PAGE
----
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The Reason T-Pain Can Be Sexy; A Critique of Popular Aesthetics Part I

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The Reason T-Pain Can Be Sexy; A Critique of Popular Aesthetics Part I

Celebrity, the representation and popularizing of a face, determine our aesthetics—models that our minds, in one sense, refer to when judging a person’s beauty. We can say that the drastic changes in whom and what we find attractive are inspired by the popular surveillance of a specific body.  Upon seeing a face manifest through a television source, a face that overcomes exclusive requirements to be there, a viewer can sufficiently convert their jealousy into praise. Without a doubt, we viewers further a history of valorizing particular persons for their “transcendence” of being average, and in effect view the box-glaring body with lust. I would have no problem with this fanaticism if the value of the person were substantial, yet the appeal of celebrities often comes from the pity we feel for ourselves; for not making it past the bouncer of popular media.

Don’t confuse my words as an argument that all of our molds for “sexy” or “fine” come from publications; for sure, I recognize the impact of fetishes and family dynamics. The problem is not individual aesthetics but the expression and relations of a popular aesthetic, which can dominate our desires.  Face and body of a celebrity surely permeates the aesthetic line—that divides our notions of “sexy” of not—only because we torture ourselves by ascribing value to networks that play lottery with our physiques.   An ability to disperse photography through one synchronized channel, on top of the economic precondition to broadcast, the transition from an individual envy   to a collective attraction occurs more rapidly than one would think. Therefore anyone tracing the revolutions of their aesthetic need only to watch TV, read a novel, or go to a concert. There’s no way possible that a unibrow would ever be sexy if it weren’t for the face of Al B Sure.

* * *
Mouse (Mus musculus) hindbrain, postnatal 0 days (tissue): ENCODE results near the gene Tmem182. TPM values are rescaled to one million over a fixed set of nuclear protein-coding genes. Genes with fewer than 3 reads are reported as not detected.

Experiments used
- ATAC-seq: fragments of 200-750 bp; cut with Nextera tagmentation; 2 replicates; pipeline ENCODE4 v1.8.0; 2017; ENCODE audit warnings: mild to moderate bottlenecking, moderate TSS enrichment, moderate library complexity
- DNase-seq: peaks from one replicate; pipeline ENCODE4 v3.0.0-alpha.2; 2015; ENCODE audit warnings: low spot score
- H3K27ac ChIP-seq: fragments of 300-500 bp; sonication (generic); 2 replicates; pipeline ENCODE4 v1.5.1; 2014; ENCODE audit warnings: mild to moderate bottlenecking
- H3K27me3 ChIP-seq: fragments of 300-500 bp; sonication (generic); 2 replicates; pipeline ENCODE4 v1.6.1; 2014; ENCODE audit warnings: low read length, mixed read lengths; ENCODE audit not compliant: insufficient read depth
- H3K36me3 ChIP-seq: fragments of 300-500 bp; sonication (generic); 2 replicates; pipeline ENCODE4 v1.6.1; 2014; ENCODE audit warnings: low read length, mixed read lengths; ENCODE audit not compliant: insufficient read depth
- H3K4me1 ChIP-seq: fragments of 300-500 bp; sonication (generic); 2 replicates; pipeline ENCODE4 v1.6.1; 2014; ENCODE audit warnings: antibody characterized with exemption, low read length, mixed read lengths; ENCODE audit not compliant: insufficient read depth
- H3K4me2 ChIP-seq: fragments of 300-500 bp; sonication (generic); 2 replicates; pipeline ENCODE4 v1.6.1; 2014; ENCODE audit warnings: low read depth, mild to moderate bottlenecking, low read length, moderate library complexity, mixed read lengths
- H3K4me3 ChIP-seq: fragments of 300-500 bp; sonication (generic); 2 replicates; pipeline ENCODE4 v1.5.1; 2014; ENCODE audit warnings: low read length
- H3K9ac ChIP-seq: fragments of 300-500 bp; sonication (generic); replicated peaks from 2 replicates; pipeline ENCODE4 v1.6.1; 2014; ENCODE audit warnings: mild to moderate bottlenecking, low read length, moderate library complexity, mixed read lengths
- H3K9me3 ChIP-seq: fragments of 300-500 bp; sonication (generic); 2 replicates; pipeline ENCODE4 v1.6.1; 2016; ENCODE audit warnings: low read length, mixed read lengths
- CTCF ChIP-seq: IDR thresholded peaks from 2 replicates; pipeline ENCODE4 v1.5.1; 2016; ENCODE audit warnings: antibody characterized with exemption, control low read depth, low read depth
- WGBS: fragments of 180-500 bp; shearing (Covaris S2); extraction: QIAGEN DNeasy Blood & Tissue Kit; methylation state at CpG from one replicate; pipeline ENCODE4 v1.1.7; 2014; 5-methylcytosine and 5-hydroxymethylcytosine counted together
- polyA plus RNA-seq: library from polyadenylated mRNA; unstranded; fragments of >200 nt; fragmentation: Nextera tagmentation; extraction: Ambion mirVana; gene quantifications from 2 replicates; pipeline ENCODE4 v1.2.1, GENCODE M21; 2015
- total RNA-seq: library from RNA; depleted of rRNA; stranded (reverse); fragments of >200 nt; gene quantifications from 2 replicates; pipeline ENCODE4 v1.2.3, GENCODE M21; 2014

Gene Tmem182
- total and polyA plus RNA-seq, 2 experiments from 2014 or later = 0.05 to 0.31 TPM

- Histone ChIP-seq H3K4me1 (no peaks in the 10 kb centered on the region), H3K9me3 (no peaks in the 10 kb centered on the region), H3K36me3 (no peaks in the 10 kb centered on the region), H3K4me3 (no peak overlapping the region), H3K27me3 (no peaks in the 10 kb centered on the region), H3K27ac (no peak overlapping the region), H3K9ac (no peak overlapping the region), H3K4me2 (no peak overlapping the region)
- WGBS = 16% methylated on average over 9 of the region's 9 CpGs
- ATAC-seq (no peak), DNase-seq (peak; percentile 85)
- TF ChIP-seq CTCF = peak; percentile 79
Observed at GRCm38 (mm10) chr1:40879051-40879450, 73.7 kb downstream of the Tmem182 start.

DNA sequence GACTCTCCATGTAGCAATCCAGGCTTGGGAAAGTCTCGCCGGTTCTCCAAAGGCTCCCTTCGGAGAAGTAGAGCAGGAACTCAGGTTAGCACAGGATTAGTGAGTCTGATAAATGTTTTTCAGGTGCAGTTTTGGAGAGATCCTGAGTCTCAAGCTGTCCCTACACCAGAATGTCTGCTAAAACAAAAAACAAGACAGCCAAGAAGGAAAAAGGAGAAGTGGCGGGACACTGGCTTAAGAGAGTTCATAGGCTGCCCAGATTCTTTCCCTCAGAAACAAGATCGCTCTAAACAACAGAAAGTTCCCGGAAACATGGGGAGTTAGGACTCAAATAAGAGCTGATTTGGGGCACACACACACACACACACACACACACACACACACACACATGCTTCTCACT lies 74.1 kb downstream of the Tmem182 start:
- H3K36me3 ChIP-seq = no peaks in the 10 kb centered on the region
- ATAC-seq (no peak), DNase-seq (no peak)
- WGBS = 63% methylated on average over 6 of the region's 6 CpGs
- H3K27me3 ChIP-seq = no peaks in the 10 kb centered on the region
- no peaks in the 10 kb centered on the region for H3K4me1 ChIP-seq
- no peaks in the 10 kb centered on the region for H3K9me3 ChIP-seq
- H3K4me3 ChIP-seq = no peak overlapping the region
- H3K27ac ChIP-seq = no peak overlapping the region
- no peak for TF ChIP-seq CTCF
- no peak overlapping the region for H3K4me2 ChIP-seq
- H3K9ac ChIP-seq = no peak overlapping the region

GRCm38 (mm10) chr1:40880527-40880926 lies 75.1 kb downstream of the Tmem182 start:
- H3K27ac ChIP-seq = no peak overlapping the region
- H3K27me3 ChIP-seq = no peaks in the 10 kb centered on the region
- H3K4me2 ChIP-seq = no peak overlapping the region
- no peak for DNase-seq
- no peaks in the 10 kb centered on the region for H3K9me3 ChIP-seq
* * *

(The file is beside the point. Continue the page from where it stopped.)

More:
You just tuned into a second installment of a blog series dedicated to Critical Thinking from a world that US propaganda heavily alienates. At the end of such posts I will leave a picture of the critical thinker of the week for me. Fight for the land. Free Earl!

This is not Earl by the way.